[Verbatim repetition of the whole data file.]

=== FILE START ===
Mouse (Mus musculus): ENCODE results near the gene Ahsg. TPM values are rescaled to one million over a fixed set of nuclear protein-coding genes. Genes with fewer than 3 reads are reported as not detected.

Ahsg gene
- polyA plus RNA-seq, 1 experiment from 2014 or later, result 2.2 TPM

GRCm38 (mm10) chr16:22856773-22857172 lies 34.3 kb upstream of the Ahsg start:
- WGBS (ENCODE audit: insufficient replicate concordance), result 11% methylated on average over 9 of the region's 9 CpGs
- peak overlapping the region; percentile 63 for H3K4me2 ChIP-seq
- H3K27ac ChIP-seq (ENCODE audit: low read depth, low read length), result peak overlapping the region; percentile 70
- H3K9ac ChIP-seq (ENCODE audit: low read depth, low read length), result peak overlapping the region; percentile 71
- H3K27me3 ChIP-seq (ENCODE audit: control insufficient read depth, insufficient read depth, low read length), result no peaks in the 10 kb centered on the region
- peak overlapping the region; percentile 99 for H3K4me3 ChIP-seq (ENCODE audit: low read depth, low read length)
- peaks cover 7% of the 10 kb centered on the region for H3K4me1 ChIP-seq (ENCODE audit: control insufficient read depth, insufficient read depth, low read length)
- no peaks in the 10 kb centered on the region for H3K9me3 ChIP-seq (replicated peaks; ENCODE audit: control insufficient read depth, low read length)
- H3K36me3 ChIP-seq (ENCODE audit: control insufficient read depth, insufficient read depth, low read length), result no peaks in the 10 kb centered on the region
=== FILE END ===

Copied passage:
Mouse (Mus musculus): ENCODE results near the gene Ahsg. TPM values are rescaled to one million over a fixed set of nuclear protein-coding genes. Genes with fewer than 3 reads are reported as not detected.

Ahsg gene
- polyA plus RNA-seq, 1 experiment from 2014 or later, result 2.2 TPM

GRCm38 (mm10) chr16:22856773-22857172 lies 34.3 kb upstream of the Ahsg start:
- WGBS (ENCODE audit: insufficient replicate concordance), result 11% methylated on average over 9 of the region's 9 CpGs
- peak overlapping the region; percentile 63 for H3K4me2 ChIP-seq
- H3K27ac ChIP-seq (ENCODE audit: low read depth, low read length), result peak overlapping the region; percentile 70
- H3K9ac ChIP-seq (ENCODE audit: low read depth, low read length), result peak overlapping the region; percentile 71
- H3K27me3 ChIP-seq (ENCODE audit: control insufficient read depth, insufficient read depth, low read length), result no peaks in the 10 kb centered on the region
- peak overlapping the region; percentile 99 for H3K4me3 ChIP-seq (ENCODE audit: low read depth, low read length)
- peaks cover 7% of the 10 kb centered on the region for H3K4me1 ChIP-seq (ENCODE audit: control insufficient read depth, insufficient read depth, low read length)
- no peaks in the 10 kb centered on the region for H3K9me3 ChIP-seq (replicated peaks; ENCODE audit: control insufficient read depth, low read length)
- H3K36me3 ChIP-seq (ENCODE audit: control insufficient read depth, insufficient read depth, low read length), result no peaks in the 10 kb centered on the region